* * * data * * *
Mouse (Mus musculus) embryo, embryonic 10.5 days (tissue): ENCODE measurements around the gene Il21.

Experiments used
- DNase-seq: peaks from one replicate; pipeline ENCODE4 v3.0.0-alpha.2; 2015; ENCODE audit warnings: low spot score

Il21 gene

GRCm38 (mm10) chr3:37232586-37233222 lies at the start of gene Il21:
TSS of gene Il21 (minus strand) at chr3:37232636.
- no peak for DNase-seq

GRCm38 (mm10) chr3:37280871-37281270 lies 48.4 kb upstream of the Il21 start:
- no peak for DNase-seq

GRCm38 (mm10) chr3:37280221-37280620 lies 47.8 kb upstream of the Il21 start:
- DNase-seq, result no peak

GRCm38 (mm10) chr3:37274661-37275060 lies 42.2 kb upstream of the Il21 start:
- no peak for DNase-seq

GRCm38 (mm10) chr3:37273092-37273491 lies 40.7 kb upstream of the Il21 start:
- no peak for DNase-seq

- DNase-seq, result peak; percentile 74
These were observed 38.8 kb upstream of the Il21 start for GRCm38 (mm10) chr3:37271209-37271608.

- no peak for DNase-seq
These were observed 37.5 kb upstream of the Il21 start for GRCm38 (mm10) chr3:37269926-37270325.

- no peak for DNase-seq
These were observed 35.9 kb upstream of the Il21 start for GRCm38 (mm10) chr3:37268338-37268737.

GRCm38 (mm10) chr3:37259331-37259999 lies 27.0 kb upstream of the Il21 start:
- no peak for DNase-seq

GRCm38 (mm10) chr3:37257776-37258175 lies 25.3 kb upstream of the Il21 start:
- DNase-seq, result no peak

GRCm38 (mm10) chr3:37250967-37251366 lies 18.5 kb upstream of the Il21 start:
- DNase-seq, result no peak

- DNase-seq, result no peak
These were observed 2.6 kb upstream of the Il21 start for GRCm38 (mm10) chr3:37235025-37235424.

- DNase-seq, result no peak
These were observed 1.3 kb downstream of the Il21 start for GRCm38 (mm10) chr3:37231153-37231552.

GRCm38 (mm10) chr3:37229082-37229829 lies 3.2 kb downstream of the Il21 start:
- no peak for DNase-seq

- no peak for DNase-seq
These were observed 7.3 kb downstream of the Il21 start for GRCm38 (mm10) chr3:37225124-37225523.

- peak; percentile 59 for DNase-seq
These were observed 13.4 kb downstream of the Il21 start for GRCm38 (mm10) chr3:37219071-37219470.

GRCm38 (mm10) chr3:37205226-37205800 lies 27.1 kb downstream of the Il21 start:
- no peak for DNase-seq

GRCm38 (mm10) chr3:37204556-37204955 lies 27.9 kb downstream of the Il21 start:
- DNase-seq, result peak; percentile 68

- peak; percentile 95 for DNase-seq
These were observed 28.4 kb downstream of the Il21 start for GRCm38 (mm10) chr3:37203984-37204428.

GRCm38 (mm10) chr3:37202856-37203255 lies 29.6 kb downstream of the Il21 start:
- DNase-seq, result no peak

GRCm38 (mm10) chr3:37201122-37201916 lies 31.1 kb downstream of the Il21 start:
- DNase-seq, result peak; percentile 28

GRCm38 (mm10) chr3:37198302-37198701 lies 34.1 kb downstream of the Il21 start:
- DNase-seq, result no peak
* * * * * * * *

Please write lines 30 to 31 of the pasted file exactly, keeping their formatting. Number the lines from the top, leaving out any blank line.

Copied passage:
- DNase-seq, result no peak
These were observed 1.3 kb downstream of the Il21 start for GRCm38 (mm10) chr3:37231153-37231552.